This question was raised by Donna Ballard, “Does Discrimination Still Exist? Of Course It Does.” Perhaps tongue-in-cheek, in an article back in August of 2011. The events these last two weeks involving Rancher Cliven Bundy in Nevada and Clipper’s owner, Donald Sterling demonstrate that the issue has not disappeared.
Ms. Ballard may be a plaintiff’s attorney, but the statistics she quotes were accurate and have been consistent since 2011. Moreover, in an age of FOX vs. MSNBC, our culture is becoming even more polarized in how we interpret facts. We all know that perception becomes our reality. The result is that within your company, there is a growing risk that an employee may misinterpret a totally innocent incident or announcement as being potentially discriminatory or harassment.
What can be done to prevent or minimize this possibility? The need for complete transparency and communication has never been greater. By complete, I am pointing towards open, honest, two-way communication. Processes like an Open Door Policy, an Employee Hotline, Town Hall Meetings, Supervisor Huddles and Safety Chats, Employee Newsletters all assist in getting a clear message to employees and avoiding unnecessary misunderstandings. Training the management team in their role and responsibility regarding effective communication is another important element. These same simple tools also have significant impact on other areas as well, like engagement, productivity and quality improvement.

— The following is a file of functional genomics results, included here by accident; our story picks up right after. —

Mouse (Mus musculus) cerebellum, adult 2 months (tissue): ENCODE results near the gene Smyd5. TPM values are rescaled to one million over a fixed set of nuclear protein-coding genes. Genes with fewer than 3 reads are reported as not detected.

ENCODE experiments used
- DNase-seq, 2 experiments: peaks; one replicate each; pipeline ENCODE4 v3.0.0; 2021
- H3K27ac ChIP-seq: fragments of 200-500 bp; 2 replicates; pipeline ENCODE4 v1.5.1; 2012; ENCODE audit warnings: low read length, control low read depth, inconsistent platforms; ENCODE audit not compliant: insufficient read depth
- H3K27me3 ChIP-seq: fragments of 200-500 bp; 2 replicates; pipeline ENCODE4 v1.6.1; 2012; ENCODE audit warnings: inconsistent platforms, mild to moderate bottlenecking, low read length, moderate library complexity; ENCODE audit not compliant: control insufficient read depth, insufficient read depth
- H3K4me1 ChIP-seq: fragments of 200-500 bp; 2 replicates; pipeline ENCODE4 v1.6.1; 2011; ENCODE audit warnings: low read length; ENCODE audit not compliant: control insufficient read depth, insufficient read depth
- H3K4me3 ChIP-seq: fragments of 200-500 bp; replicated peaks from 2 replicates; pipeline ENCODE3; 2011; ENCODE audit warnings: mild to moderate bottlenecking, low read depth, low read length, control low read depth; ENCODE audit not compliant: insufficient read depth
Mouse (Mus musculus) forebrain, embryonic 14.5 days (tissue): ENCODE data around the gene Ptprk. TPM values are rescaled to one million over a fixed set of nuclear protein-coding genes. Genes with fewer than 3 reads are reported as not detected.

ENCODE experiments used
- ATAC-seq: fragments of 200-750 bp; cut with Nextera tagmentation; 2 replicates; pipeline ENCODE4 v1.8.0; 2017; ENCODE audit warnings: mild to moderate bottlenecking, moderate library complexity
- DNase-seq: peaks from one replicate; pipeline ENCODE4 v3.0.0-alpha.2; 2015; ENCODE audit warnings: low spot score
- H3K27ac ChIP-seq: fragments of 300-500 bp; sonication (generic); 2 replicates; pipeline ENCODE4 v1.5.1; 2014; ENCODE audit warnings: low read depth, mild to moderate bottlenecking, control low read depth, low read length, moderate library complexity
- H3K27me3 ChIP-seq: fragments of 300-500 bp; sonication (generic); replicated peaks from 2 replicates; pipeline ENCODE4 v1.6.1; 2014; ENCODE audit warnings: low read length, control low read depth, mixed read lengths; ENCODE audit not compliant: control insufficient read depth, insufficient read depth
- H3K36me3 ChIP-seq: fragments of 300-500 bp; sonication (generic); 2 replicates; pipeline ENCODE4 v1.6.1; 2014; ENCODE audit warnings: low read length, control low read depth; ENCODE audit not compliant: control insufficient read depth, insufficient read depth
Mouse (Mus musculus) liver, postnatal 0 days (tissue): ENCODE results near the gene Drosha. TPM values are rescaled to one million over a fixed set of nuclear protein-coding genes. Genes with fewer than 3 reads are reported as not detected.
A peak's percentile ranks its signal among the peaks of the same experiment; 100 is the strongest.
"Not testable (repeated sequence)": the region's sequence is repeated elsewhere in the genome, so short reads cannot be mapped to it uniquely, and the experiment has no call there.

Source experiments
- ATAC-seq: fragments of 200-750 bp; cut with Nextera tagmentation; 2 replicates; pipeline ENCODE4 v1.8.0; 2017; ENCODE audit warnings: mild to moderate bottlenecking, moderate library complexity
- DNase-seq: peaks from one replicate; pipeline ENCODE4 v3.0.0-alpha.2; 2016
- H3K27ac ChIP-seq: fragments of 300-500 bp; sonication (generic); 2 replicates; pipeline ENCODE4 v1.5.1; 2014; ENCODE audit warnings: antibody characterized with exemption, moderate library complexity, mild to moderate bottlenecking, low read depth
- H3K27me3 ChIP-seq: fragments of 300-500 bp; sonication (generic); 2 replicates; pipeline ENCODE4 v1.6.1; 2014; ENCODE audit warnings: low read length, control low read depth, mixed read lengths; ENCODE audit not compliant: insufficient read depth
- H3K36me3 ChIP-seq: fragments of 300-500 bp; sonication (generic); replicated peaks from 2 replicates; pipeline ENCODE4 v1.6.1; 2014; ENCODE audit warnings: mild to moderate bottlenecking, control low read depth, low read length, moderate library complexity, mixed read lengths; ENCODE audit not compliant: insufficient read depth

Effective training and communication programs are important tools in helping an organization create a positive work environment which significantly reduces the chance of racism existing. Companies should be proactive in establishing these resources and training leaders on how to use them. These approaches can also help groups avoid costly lawsuits.
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